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Summer Travel: France the World's Most Popular Tourist DestinationAired June 16, 2000 - 1:20 p.m. ET
THIS IS A RUSH TRANSCRIPT. THIS COPY MAY NOT BE IN ITS FINAL FORM AND MAY BE UPDATED.
LOU WATERS, CNN ANCHOR: How about visiting France this year? Today we conclude our "Summer Travel" series with a look at Paris. Our guide: CNN's Jim Bittermann.
JIM BITTERMANN, CNN CORRESPONDENT (voice-over): Last year, more than 60 million people visited France. There were more tourists here than French. And while there are plenty of reasons why this country is the world's most popular tourist destination, at least two of them are because there's so much to see and it's so easy to see it.
Still, picking up a little advice from your fellow travelers is never a bad thing.
DAVIS VOSS, TOURIST: It's about as far as from there to there, just over there a little bit.
UNIDENTIFIED FEMALE: Oh.
VOSS: Is that all right? Can we walk it?
BITTERMANN: David Voss and his family were finding their way with no problems at all. So what was the smartest thing they did before charging off on their holiday?
VOSS: We actually used the Internet extensively, took a look at a lot of different chateaus in France, and also the hotels here. They're on the Internet. You actually get breaks on the price if you do that, as well.
BITTERMANN: But planning can actually cost you money for some things, and money is one of them. Worrying about getting change or buying traveler's checks in advance is often more costly than doing what the Stroups of Florida were doing. Living on their credit cards and ATM machines, and avoiding the expense of changing American cash to francs.
MARK STROUP, TOURIST: When I stopped at the airport and checked the exchange rate, they seemed to be getting 10-12 percent off the exchange of what was printed in the "Wall Street Journal" that morning. So when I come here, the banks guaranteed on this side they're going to charge a point and a half, and on the American side they're going to charge a point and a half, so I'm only losing 3 percent in the transaction.
BITTERMANN: There are all sorts of ways to keep the losses to a minimum: Dining out the way most French do at simple, neighborhood restaurants is one way, staying at one of the city's hundreds of small hotels is another. The Hotel Perfect, for instance, may not be as perfect as one of the five-star palaces, but, hey, the rooms are clean and to be city center at $40 a night for two, who's complaining?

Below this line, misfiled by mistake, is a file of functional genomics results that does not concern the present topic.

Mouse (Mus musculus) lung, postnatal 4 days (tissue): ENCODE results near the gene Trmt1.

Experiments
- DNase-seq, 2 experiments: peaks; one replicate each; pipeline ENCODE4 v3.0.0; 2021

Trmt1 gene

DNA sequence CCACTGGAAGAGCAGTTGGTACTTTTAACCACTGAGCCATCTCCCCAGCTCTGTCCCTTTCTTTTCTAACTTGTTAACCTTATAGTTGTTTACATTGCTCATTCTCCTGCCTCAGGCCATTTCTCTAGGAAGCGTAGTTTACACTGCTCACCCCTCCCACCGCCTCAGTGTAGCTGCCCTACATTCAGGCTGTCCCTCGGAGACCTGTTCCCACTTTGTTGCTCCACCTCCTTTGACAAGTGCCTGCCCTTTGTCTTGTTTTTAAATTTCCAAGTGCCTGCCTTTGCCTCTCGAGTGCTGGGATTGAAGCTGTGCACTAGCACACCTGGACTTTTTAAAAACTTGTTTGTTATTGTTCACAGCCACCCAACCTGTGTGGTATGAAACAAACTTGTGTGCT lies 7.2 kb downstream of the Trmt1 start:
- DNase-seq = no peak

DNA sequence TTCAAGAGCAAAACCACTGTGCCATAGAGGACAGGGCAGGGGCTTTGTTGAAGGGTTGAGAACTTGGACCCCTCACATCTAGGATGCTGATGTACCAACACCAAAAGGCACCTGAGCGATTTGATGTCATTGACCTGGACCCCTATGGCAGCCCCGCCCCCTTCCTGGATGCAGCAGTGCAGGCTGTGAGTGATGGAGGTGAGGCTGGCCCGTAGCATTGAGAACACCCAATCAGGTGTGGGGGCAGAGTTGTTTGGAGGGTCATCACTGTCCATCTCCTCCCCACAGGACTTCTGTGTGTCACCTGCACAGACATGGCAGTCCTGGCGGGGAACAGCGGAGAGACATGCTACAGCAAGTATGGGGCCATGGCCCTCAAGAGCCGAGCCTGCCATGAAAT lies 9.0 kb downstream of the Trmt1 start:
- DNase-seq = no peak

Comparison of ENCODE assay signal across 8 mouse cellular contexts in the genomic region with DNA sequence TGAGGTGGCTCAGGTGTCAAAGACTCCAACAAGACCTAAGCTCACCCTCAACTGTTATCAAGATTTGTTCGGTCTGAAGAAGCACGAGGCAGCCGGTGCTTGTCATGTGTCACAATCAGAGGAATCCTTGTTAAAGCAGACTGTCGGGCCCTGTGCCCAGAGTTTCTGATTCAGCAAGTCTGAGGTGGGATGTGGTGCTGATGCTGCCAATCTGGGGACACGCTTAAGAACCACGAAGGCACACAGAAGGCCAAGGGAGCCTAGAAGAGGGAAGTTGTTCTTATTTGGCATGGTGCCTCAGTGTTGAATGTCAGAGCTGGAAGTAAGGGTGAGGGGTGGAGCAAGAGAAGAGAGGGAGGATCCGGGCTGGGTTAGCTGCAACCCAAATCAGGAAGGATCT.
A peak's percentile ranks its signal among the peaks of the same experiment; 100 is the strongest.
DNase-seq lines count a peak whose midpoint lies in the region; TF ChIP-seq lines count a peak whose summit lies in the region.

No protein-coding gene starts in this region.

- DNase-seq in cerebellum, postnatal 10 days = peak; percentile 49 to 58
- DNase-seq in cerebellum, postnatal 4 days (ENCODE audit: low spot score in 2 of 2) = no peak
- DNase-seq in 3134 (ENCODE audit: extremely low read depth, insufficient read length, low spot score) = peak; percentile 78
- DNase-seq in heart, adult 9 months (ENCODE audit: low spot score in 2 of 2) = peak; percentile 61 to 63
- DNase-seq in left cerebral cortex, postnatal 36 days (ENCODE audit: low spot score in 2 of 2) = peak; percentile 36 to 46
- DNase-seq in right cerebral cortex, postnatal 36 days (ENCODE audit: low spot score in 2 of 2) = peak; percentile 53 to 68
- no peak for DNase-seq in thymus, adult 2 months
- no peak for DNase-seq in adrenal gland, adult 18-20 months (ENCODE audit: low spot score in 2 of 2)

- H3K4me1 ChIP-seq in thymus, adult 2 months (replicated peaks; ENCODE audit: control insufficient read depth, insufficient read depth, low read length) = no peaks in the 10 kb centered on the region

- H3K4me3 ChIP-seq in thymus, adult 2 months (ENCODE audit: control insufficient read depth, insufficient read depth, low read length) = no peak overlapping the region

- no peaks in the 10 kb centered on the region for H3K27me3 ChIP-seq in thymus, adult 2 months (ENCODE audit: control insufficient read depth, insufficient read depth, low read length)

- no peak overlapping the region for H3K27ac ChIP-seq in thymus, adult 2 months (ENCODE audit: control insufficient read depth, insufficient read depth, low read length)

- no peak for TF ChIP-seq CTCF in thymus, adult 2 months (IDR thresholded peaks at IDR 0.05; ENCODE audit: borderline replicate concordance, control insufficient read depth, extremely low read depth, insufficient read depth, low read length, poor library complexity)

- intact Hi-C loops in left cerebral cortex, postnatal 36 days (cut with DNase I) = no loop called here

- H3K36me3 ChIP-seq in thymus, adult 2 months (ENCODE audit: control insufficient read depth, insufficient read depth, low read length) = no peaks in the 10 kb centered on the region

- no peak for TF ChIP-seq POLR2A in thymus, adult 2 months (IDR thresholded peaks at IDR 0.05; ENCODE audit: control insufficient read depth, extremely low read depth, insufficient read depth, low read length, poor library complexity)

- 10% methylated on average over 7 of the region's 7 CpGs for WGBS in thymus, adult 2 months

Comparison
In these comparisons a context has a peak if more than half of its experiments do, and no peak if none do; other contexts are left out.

And there could be few complaints either about the transportation option. Ride the subway and buy 10 tickets at a time, as Natalie Ryan (ph) did for her family, and the price goes down to 80 cents a ride.
Up on the surface, there are other ways to get around, including on the surface of the Seine. There are the tour boats, of course, but a more cost-effective river ride is aboard a bus boat. One $10 ticket gets you on and off all day long. And there's the same flexibility on one of the guided tour buses, although at twice the price.
Still, many Americans in Paris these days are not that concerned about prices.
(on camera): With exchange rates favoring the dollar, American tourists are riding high this summer. In fact, more than 10 percent higher than this time last year. But exchange rates can and do change. Just last month, for instance, the dollar was worth almost 20 percent more than the year before.
(voice-over): Of course, exchange rates and multi-ride bargains are an attraction, but it's the distractions that draw tourists to Paris: temporary ones, like a ride on the big millennium ferris wheel or the world's largest picnic scheduled for July, and the unchanging variety -- the monuments and museums, which, like watching an artist at work, taking in the view from Montmartre, or a kiss in the sun, cost little or nothing at all.
Jim Bittermann, CNN, Paris.
WATERS: A lot of those in Paris.
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